Tumour biomarkers are measurable changes in cancer cells that could be used to improve available therapies. The identification of early biomarkers could increase early diagnosis rates and provide insight into tumour biology including aggressiveness. In addition tumour subtype-specific biomarkers could help identify the treatments most likely to be effective and also be used to measure response. The search for biomarkers in renal cell carcinoma (RCC) is an active field, with various types of potential biomarker reported (reviewed in Mickley et al., 2015).
The majority of renal tumours are clear cell RCC associated with the loss of VHL protein due to mutation or promoter hypermethylation. Consequently, most current treatments target disrupted downstream pathways such as VEGF signalling. Choueiri et al., (2008) found that VHL status could be a prognostic as well as a predicative biomarker as patients lacking VHL responded better to anti-VEGF therapies. The presence of driver MET mutations in papillary RCC is also highly predictive of response to MET/VEGFR2 inhibitor foretanib (Choueiri et al., 2013). Serum VEGF levels can then act as a pharmacodynamic biomarker. Other potential diagnostic biomarkers of RCC – mTOR, Akt, S6K and PTEN – are not specific to RCC pathology but could be used in combination with other biomarkers to identify key tumourigenic pathways.
Natural genetic variations have also been identified as prognostic biomarkers for existing treatments. In patients treated with sunitinib certain SNPs in either CYP3A5, NR1I3 or ABCB1 improved progression free survival (PFS) (van der Veldt et al., 2011) but two SNPs in VEGFR3 were associated with decreased PFS (Garcia-Donas et al., 2011). In patients receiving pazopanib SNPs in either IL8 or HIF1A were associated with reduced PFS (Xu et al., 2011). Identification of such variations could help streamline treatment choices.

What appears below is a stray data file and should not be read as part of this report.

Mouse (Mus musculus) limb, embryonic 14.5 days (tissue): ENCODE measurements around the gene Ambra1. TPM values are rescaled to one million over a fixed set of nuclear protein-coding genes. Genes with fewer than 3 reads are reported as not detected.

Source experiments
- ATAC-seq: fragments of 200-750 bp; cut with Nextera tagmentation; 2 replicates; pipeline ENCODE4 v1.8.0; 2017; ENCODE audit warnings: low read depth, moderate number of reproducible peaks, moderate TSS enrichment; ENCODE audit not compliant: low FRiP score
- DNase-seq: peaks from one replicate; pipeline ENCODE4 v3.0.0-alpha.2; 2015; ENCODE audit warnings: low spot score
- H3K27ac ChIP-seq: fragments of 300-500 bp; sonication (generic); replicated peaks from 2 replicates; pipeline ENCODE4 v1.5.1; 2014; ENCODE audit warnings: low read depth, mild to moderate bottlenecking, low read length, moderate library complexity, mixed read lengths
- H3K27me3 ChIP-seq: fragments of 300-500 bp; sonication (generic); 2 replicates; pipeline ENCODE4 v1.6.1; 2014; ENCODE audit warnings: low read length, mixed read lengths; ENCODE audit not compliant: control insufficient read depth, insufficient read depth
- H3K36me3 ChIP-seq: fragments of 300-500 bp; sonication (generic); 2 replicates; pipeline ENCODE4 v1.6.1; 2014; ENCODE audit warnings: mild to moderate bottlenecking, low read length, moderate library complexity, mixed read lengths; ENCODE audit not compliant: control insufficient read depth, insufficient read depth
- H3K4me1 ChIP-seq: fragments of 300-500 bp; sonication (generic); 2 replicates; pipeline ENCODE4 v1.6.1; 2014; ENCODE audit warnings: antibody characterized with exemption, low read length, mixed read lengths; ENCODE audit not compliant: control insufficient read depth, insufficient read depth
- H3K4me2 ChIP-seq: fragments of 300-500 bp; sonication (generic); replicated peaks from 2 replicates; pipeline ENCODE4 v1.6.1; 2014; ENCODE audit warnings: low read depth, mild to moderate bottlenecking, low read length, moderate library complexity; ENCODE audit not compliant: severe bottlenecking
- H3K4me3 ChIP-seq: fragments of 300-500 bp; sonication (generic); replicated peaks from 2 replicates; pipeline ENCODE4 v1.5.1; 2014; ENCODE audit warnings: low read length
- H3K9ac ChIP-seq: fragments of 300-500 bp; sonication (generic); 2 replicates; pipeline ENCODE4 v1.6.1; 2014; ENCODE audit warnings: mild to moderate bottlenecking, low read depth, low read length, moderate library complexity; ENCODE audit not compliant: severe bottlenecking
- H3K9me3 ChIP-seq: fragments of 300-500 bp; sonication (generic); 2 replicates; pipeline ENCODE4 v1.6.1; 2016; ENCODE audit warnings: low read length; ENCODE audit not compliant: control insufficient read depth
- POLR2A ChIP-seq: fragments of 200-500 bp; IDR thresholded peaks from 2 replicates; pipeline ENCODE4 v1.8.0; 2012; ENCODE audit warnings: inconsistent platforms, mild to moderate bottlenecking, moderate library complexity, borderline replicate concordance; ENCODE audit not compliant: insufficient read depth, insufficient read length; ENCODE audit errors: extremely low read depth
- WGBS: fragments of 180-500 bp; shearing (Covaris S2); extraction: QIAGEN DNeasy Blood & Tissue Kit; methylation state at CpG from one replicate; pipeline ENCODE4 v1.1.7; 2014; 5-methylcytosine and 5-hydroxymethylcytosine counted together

Epigenetic changes due to CpG island methylation could also be prognostic biomarkers. Wei et al. (2015) identified five regions of variable methylation close to the PITX1, FOXE3, TWF2, EHBP1L1 and RIN1 genes that could help predict overall survival with patients categorised as either low-risk or high-risk. Changes in methylation are common in cancer cells and PITX1, TWF2 and RIN1 are periphery genes associated with a diverse network of other genes and signalling pathways associated with tumourigenesis.
Another class of molecules proposed as diagnostic and prognostic biomarkers are miRNAs which, through modifying post-transcription translation, have roles in several key tumourigenic pathways. Varied expression of several different individual, combinations and panels of circulating miRNAs have been proposed for early screening and prognosis assessments (Gu et al., 2015, Wang et al., 2015). Confirmation of these biomarkers could enable less invasive detection of primary and relapse tumours quickly.
Most biomarker studies have been single studies on relatively small patient populations, and significantly larger studies would be better suited to verify widely-applicable biomarkers. Kidney Cancer Scotland recently announced funding for Dr Grant Stewart at the University of Edinburgh and Professor David Harris at St Andrews’ University to search for therapeutic biomarkers in over 900 patient samples in the SCOTRRCC database.
It is hoped that the identification of suitable biomarkers will vastly increase treatment response rates and reduce RCC mortality through earlier diagnosis and more effective treatment. Biomarkers might also identify novel therapeutic pathways for research, particularly in less common cancers. However such biomarkers would need to be validated in independent cohorts and be easily applicable to the clinical setting, preferable from easily accessible samples. More research is required before every RCC patient can receive personalised treatment, but ongoing research and new technologies continue to advance the field.
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